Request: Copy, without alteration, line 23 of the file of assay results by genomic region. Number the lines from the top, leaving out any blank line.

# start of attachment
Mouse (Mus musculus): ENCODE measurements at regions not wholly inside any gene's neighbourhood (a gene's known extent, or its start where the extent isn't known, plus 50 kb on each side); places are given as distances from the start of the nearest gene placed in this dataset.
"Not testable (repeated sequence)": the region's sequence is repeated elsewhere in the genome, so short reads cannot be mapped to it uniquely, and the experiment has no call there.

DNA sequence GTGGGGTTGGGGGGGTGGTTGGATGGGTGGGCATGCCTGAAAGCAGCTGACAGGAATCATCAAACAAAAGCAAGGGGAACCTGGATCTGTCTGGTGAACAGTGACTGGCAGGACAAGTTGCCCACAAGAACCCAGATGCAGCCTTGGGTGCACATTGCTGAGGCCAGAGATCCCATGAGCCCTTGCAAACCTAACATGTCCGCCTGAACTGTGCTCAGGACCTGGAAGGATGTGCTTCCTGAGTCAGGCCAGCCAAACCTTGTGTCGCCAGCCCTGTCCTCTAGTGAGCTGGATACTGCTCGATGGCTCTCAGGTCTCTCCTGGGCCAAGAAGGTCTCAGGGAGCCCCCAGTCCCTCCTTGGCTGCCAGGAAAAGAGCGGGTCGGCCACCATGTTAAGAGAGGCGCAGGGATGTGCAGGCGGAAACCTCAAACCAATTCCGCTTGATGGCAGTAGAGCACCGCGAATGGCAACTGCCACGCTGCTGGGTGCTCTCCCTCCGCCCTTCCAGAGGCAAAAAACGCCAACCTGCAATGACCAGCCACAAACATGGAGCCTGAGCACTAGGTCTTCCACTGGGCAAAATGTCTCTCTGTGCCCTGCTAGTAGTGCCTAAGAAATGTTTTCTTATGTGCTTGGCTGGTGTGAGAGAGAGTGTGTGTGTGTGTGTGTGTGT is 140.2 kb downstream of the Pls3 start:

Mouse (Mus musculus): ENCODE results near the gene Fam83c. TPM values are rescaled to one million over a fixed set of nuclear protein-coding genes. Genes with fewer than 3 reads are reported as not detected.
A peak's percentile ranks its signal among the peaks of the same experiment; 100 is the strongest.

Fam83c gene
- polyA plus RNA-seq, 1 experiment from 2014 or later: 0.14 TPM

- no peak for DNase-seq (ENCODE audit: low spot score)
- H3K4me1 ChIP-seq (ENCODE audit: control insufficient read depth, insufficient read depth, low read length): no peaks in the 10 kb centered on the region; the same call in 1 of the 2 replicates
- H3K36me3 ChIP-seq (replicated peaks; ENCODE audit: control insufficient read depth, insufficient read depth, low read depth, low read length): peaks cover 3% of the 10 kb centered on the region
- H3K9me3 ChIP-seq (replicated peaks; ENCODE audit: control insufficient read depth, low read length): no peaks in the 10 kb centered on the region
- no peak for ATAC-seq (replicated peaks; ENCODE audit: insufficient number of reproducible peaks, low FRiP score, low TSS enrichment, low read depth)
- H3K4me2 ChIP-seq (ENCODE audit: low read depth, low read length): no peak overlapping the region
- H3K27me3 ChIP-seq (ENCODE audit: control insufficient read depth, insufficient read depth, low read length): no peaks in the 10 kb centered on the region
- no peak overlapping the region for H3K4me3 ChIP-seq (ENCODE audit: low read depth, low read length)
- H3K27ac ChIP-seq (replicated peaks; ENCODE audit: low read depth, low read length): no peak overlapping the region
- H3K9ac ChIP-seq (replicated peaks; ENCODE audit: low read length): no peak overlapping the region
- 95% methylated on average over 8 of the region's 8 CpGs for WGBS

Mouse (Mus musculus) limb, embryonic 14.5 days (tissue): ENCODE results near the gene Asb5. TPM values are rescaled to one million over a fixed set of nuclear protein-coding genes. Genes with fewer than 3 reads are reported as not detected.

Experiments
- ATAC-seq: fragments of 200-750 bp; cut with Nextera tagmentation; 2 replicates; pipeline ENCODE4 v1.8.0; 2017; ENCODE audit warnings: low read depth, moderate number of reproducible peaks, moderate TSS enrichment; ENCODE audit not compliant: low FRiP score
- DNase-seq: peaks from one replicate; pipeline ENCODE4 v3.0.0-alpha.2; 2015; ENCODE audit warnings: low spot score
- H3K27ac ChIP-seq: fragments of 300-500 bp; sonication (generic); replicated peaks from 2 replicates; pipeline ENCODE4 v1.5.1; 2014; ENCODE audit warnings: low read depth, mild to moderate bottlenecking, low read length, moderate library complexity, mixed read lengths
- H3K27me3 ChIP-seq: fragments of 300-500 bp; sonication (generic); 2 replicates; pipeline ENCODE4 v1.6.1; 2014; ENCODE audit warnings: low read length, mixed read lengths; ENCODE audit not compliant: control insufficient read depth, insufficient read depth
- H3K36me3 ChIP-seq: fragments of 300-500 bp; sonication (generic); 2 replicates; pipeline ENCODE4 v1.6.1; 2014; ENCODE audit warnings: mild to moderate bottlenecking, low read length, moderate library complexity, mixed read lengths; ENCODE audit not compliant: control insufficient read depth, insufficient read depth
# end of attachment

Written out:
- H3K27ac ChIP-seq: fragments of 300-500 bp; sonication (generic); replicated peaks from 2 replicates; pipeline ENCODE4 v1.5.1; 2014; ENCODE audit warnings: low read depth, mild to moderate bottlenecking, low read length, moderate library complexity, mixed read lengths